He’s been sitting on the floor dealing himself round after round of solitaire for the last hour. Steve’s on the sofa with a magazine on his chest.



Bucky smiles. Steve’s asleep, but sometimes he’ll still respond if you say his name.

“You wanna go somewhere, pal?”

Steve doesn’t say anything. His head gently rolls toward Bucky and he sighs, his lips parted. Bucky loses a few minutes watching his chest rise and fall. A lazy desire traces his skin, makes him think about running the tips of his fingers over Steve’s face, sliding his palm over his ribs and belly. He starts passively deciding to stay in again before he realizes what he’s doing and gives himself a shake. Stay in for what? So he can keep losing a card game to himself and looking at Steve’s lips?

He goes to clean himself up and puts on a fresh shirt. He goes back and forth on which tie to wear for longer than the question deserves and messes with his hair for about ten minutes. Steve’s asleep and won’t tease him about it, so he can do whatever he damn well pleases.

He gives Steve’s leg a shake.

“Hhhmmwhat?” Steve mumbles. “Buck?”

“Hey, I’m gonna go out for a bit.”


“You want to come with?”

Steve blinks his eyes open and shakes his head. He looks sweet like this. “No,” he croaks. “Where’re you going?”

“Not sure yet. I’m kinda getting cabin fever, though.”

Steve smiles slightly. “Surprised you made it this long.”

Bucky slides on his shoes and jacket before he can change his mind. “Don’t wait up for me.”

“I’m not even up now,” Steve yawns.

Bucky doesn’t think about where he’s going, deciding to turn when he sees, hears, or smells something interesting. He knows the neighborhood inside and out, but some places are more familiar than others. He lets his mind and his feet wander in separate directions.

Thirty minutes later, he stops to reorient himself and realizes he’s a lot farther from home than he thought. He’s been to this neighborhood before, but never had a reason to spend much time here. He’s got nothing better to do, so he keeps going. He rounds a corner and sees an unassuming bar that somehow strikes him as different. It’s conspicuously average, looking almost as though it wants to be ignored.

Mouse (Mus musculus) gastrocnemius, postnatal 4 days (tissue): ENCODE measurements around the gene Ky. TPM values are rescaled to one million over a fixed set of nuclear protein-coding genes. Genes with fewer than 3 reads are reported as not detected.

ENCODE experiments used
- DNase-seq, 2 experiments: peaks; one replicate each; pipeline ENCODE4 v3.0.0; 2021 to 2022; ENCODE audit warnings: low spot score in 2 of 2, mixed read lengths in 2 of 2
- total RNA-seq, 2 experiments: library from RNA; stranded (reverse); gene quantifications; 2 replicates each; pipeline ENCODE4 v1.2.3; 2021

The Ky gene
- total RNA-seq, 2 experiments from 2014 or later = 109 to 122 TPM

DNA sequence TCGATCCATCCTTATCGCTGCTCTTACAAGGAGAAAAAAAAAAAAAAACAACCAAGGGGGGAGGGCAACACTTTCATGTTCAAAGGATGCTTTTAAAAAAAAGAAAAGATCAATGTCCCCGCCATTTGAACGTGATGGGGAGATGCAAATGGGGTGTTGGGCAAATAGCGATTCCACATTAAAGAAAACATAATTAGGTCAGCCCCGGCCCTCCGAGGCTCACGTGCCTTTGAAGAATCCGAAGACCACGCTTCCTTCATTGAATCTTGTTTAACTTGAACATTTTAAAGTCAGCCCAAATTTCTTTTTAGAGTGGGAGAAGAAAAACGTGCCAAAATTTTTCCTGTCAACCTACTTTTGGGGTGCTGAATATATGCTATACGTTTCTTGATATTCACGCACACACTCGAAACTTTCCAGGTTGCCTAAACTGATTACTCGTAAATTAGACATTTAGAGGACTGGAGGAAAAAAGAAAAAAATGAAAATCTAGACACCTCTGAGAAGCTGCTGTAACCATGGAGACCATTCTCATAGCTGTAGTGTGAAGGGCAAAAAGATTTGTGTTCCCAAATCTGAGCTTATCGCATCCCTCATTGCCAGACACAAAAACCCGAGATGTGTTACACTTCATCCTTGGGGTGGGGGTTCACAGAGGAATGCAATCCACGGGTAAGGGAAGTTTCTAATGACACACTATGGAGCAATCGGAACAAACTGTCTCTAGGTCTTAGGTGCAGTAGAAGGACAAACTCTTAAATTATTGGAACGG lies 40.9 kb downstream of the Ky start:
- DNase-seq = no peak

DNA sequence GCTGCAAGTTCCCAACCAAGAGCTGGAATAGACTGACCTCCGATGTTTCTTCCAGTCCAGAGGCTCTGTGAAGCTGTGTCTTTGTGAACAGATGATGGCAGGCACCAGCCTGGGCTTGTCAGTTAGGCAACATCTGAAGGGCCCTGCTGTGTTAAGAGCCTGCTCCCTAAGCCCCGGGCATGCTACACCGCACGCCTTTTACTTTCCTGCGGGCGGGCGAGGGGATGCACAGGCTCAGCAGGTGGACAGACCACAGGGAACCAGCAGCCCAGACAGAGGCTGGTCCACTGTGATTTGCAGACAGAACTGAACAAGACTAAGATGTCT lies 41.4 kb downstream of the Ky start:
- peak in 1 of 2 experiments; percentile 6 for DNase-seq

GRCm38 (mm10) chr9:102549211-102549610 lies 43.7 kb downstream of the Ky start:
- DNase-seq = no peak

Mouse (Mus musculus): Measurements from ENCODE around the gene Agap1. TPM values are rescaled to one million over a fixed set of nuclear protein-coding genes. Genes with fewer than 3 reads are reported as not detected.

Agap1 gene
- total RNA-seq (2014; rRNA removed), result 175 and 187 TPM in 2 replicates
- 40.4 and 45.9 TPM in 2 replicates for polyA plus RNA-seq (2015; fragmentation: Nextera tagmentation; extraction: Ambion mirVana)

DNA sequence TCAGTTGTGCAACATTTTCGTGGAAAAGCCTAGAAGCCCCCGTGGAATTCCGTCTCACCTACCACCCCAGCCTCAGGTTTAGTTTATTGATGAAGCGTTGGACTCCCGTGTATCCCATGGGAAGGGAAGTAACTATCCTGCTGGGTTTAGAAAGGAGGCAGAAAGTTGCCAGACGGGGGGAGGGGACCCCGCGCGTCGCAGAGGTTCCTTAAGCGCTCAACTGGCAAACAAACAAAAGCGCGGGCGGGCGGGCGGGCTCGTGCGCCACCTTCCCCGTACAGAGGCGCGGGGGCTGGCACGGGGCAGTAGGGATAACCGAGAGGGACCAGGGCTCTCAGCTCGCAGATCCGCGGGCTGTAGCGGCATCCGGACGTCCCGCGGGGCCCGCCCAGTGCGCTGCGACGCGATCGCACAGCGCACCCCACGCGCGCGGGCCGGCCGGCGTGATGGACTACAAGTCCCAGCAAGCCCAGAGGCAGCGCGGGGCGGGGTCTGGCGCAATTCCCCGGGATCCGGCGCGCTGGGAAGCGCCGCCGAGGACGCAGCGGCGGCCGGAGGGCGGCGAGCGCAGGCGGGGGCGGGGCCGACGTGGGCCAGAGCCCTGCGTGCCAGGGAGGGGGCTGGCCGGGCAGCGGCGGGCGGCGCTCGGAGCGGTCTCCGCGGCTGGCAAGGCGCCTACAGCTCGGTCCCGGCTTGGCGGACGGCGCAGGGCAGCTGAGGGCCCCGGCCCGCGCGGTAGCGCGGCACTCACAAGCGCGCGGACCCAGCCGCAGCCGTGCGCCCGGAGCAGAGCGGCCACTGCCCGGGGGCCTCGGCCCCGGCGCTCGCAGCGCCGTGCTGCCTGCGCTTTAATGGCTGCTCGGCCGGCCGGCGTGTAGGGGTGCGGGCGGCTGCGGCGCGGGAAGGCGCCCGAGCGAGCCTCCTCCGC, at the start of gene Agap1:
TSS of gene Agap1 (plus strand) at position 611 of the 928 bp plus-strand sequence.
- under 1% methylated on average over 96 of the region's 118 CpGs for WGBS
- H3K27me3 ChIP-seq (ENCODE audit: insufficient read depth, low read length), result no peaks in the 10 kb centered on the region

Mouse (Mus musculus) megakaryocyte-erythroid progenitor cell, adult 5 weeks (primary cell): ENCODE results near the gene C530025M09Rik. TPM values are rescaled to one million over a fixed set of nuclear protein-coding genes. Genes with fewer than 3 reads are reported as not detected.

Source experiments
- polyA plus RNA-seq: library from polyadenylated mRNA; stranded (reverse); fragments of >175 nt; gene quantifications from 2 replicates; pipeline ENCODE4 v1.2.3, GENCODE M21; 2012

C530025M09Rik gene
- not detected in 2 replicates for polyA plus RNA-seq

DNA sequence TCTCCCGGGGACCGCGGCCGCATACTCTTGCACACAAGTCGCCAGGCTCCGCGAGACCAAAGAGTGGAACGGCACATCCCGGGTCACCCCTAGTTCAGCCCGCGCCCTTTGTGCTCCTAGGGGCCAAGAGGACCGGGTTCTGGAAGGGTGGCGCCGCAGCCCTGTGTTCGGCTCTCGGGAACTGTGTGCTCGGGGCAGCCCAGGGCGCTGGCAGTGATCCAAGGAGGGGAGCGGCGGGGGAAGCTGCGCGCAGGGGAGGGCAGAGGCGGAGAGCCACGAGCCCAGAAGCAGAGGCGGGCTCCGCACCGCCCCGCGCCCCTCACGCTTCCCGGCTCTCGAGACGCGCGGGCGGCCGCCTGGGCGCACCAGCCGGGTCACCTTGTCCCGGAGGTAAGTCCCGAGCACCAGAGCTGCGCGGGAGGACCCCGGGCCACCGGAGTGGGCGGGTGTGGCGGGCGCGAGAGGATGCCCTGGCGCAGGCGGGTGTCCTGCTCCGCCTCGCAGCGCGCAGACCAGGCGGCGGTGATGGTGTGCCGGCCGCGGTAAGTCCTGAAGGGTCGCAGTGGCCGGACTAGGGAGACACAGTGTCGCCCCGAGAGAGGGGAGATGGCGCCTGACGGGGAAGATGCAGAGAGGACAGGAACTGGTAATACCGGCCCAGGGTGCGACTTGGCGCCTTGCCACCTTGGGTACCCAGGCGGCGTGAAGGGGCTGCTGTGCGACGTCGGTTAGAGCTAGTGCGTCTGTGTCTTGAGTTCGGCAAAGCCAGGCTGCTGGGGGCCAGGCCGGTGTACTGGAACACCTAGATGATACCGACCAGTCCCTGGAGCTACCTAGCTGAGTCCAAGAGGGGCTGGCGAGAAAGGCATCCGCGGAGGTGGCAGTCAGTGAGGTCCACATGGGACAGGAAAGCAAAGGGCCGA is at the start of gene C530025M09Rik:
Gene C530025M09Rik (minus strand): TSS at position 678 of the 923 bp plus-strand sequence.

He frowns at the sign, trying to read it in the dim light. “Eddie’s” isn’t the most innovative name for a bar. The door opens and a pair of men step out. Bucky’s thoughts grind to a halt.


He doesn’t know how he knows, but there was something about the way those guys were standing together. He should shrug and keep walking; that’s what any regular guy would do. Instead, he’s overwhelmed with the impulse to go inside.

Why the hell would he do that?

He doesn’t know how long he stands frozen on the sidewalk, but eventually his curiosity gets the better of him. He flings the door open and marches inside before he can come to his senses and run away.

The bar is… well, it’s a bar. He’s not sure what he expected, exactly, but it looks like pretty much every other place he’s been in. The only difference is that there are no women. Or rather, there are, but they probably don’t look much like women when they’re not here.

He stands frozen until he feels the door open again. He apologizes to the guy behind him and walks toward the bar to get out of the way, landing on a stool near the back corner. He knows he’s hiding, which isn’t like him, but, well. Look where he is.

The bartender is an older guy, still good looking in a softened kind of way, with neat salt and pepper curls and a short, narrow frame that’s only just starting thicken around the middle. He ignores Bucky for a while, probably sensing that he hasn’t decided whether or not he’s staying. Eventually he wanders over and nods. “Hey handsome, what can I getcha?”

Bucky jolts. “Huh? Oh, uh…” he orders a beer without consciously deciding to do so. The bartender slides it over and studies him for a moment.

“You don’t have to look so scared, sweetheart. Nobody here bites.”

“What? Oh, I-- I know.” He doesn’t know what to say. He feels like he should explain himself, explain why he’s here, but it’s not like he knows either. And what would he need to explain to a guy running a queer bar, anyway?

“Could have fooled me.”

“I don’t normally--” Bucky cuts himself off. It’s a foolish thing to say, even he knows that. Everyone in the room probably made the same stupid excuse the first time they were here. Who cares what he normally does? Right now, he’s doing this.

The bartender has a complicated, sympathetic look on his face. “Sure, honey, I know. Wave if you need anything.”